Wildfire danger high across Northeast Florida

Drought, wind can quickly spark flames

By Chris Parenteau - Reporter

JACKSONVILLE, Fla. - Wildfire season is getting into full swing throughout Northeast Florida due to days without rain, low humidity and windy conditions. The combination makes the weather ripe for potentially dangerous wildfires to spread quickly if they start.

A drier-than-usual start to the year has already sparked more than 650 wildfires across the state.

The Florida Forest Service is literally fighting fire with fire. Forestry employees are setting off controlled burns to get rid of the underbrush that fuels the flames in Duval, Baker and other Florida counties.

You could see smoke in some areas due to the prescribed burns. Forestry officials said the aftermath of Hurricane Irma is still causing problems. The storm left lots of trees, limbs and branches down in wooded areas where fires are most likely to start.

Duval County has the most extreme level for fire weather in the state along with Seminole and Orange Counties in central Florida.

Even the smallest flame can turn into a big brush fire under current conditions.

The Forest Service said that, right now, controlled burn permits are still being issued, but a burn ban is in place for Putnam and St. Johns counties in northeast Florida on Wednesday.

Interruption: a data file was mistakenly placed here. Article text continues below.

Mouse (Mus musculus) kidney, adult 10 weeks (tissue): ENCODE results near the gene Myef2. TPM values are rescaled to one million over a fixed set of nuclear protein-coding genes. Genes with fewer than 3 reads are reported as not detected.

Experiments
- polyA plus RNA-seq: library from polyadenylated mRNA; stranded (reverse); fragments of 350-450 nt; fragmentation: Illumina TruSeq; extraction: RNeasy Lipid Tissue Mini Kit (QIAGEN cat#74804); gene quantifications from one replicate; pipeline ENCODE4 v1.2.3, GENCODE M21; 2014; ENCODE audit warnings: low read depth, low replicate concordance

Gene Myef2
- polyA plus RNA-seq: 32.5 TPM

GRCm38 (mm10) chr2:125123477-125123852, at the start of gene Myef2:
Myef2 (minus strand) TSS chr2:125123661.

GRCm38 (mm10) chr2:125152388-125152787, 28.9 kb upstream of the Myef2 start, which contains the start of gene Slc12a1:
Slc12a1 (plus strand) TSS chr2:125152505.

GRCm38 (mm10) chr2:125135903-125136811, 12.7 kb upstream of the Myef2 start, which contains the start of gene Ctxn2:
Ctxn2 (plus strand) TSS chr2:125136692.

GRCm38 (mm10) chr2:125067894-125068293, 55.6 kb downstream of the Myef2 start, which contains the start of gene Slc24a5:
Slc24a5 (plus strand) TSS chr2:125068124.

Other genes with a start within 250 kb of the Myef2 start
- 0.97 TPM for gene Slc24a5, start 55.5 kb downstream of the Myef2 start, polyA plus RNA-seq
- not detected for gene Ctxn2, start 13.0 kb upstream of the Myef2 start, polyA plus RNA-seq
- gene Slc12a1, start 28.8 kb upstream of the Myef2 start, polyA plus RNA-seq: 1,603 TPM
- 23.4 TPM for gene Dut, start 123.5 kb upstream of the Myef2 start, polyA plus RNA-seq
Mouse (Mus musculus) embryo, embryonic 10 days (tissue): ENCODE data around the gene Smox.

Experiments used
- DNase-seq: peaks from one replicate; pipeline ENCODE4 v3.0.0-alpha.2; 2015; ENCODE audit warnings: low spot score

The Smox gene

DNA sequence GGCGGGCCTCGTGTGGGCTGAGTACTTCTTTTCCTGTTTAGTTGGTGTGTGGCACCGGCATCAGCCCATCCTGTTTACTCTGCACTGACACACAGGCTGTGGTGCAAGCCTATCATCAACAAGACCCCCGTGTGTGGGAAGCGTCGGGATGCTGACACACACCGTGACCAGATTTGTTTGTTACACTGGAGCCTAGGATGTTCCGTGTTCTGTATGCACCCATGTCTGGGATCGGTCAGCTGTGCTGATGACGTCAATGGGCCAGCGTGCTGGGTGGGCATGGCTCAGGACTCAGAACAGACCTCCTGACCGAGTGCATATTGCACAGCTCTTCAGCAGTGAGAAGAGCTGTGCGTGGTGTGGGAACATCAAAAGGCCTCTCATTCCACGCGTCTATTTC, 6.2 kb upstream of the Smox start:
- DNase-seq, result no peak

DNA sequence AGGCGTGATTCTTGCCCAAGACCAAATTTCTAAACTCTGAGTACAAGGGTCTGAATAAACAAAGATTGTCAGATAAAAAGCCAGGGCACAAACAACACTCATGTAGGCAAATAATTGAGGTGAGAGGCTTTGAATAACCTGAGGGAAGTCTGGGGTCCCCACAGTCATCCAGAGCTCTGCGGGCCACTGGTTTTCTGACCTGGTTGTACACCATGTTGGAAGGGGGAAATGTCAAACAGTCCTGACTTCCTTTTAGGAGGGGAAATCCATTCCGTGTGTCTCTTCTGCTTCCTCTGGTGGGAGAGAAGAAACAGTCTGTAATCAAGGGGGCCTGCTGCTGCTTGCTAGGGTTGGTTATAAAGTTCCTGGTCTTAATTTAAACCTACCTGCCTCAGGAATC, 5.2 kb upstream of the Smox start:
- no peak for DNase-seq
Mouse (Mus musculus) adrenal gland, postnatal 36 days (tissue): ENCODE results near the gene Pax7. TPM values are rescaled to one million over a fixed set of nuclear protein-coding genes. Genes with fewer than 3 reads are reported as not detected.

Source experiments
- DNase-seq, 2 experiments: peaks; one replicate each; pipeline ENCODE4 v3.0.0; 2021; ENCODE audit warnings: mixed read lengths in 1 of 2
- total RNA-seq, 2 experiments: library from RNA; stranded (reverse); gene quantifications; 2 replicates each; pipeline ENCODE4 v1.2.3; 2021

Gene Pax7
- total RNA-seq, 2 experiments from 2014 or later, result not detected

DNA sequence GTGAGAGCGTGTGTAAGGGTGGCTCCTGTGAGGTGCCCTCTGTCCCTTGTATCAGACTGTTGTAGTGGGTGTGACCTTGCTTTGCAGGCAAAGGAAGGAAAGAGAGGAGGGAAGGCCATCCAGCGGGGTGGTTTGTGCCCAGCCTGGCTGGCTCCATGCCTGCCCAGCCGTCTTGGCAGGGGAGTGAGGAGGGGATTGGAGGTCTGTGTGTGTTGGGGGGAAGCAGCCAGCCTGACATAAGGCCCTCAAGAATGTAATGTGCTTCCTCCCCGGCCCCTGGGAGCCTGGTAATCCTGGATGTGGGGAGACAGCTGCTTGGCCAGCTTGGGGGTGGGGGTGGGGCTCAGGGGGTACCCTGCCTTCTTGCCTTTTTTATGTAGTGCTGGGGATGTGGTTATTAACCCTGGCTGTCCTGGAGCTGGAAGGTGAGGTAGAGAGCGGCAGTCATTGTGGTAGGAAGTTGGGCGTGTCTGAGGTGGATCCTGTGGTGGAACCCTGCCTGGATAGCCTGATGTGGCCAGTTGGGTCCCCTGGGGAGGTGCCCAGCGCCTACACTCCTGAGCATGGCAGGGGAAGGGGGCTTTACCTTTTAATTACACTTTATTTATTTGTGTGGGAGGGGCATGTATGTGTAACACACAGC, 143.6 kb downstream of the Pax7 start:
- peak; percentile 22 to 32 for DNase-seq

In Duval County, burning yard debris is illegal but in some other counties it is allowed.

Last year, a massive fire in Bryceville started because someone was burning debris in their backyard.

"We need folks to understand that, when they are using fire on their own, especially if they haven't had the training and experience we have had or other certified burners have had, it can turn on them quickly, especially in the wrong conditions" said Jennifer Hart, Jacksonville district manager  of the Florida Forest Service.

This year the Forest Service is expecting a wildfire season that is more active than usual. That is why it has been doing so many controlled burns this winter, trying to clear up some of the fuel that is out there.

If you live near woods, there are some things you can do to try and protect your property before the wildfire season really gets going. Clear any dead leaves or yard debris from around your home and yard. Also keep the area between the woods and your yard watered, especially when conditions are dry. 

Nassau County training, then close call

Smoke seen from a fire in Nassau County off U.S. 301 early Wednesday was a controlled burn and was used as a training tool for forestry firefighters. Later in the day, a fire believed to be sparked by sparks from a passing train caused some roads to close and the temporary evacuation of an apartment complex near Yulee.

 

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